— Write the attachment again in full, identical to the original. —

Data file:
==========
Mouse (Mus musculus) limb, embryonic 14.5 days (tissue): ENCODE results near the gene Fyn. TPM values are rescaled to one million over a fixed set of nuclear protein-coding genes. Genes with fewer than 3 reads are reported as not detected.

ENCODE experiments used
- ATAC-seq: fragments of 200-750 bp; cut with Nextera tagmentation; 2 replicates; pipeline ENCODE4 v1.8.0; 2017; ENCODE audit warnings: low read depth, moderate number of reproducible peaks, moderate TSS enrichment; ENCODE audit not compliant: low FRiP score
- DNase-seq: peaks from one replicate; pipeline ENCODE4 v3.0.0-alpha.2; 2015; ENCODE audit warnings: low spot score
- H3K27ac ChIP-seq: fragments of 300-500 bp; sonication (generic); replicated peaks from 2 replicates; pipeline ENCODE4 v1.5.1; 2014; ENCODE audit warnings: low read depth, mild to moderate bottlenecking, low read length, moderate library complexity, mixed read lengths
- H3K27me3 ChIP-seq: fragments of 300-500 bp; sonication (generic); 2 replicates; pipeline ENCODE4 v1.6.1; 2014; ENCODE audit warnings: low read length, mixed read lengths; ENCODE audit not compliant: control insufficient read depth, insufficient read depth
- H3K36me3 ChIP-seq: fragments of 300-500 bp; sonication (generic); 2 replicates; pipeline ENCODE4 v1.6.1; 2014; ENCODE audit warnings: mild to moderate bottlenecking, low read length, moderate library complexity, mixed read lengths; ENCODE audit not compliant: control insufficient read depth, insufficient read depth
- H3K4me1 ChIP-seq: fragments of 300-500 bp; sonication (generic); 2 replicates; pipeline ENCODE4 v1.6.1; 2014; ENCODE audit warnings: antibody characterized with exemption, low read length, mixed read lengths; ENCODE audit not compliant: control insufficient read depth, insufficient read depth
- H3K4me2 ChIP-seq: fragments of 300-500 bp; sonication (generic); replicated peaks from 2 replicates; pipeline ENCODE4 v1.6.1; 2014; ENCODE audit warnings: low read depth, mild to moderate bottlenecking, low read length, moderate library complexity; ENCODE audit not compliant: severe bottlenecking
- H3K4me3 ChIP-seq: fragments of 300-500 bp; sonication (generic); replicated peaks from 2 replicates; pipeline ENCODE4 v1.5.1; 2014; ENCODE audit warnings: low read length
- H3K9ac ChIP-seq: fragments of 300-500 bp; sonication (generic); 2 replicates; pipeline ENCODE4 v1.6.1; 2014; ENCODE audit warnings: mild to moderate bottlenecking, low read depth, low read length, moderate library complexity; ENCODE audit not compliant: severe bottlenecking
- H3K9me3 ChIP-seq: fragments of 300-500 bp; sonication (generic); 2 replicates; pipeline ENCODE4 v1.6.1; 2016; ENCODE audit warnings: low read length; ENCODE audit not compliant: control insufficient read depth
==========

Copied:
Mouse (Mus musculus) limb, embryonic 14.5 days (tissue): ENCODE results near the gene Fyn. TPM values are rescaled to one million over a fixed set of nuclear protein-coding genes. Genes with fewer than 3 reads are reported as not detected.

ENCODE experiments used
- ATAC-seq: fragments of 200-750 bp; cut with Nextera tagmentation; 2 replicates; pipeline ENCODE4 v1.8.0; 2017; ENCODE audit warnings: low read depth, moderate number of reproducible peaks, moderate TSS enrichment; ENCODE audit not compliant: low FRiP score
- DNase-seq: peaks from one replicate; pipeline ENCODE4 v3.0.0-alpha.2; 2015; ENCODE audit warnings: low spot score
- H3K27ac ChIP-seq: fragments of 300-500 bp; sonication (generic); replicated peaks from 2 replicates; pipeline ENCODE4 v1.5.1; 2014; ENCODE audit warnings: low read depth, mild to moderate bottlenecking, low read length, moderate library complexity, mixed read lengths
- H3K27me3 ChIP-seq: fragments of 300-500 bp; sonication (generic); 2 replicates; pipeline ENCODE4 v1.6.1; 2014; ENCODE audit warnings: low read length, mixed read lengths; ENCODE audit not compliant: control insufficient read depth, insufficient read depth
- H3K36me3 ChIP-seq: fragments of 300-500 bp; sonication (generic); 2 replicates; pipeline ENCODE4 v1.6.1; 2014; ENCODE audit warnings: mild to moderate bottlenecking, low read length, moderate library complexity, mixed read lengths; ENCODE audit not compliant: control insufficient read depth, insufficient read depth
- H3K4me1 ChIP-seq: fragments of 300-500 bp; sonication (generic); 2 replicates; pipeline ENCODE4 v1.6.1; 2014; ENCODE audit warnings: antibody characterized with exemption, low read length, mixed read lengths; ENCODE audit not compliant: control insufficient read depth, insufficient read depth
- H3K4me2 ChIP-seq: fragments of 300-500 bp; sonication (generic); replicated peaks from 2 replicates; pipeline ENCODE4 v1.6.1; 2014; ENCODE audit warnings: low read depth, mild to moderate bottlenecking, low read length, moderate library complexity; ENCODE audit not compliant: severe bottlenecking
- H3K4me3 ChIP-seq: fragments of 300-500 bp; sonication (generic); replicated peaks from 2 replicates; pipeline ENCODE4 v1.5.1; 2014; ENCODE audit warnings: low read length
- H3K9ac ChIP-seq: fragments of 300-500 bp; sonication (generic); 2 replicates; pipeline ENCODE4 v1.6.1; 2014; ENCODE audit warnings: mild to moderate bottlenecking, low read depth, low read length, moderate library complexity; ENCODE audit not compliant: severe bottlenecking
- H3K9me3 ChIP-seq: fragments of 300-500 bp; sonication (generic); 2 replicates; pipeline ENCODE4 v1.6.1; 2016; ENCODE audit warnings: low read length; ENCODE audit not compliant: control insufficient read depth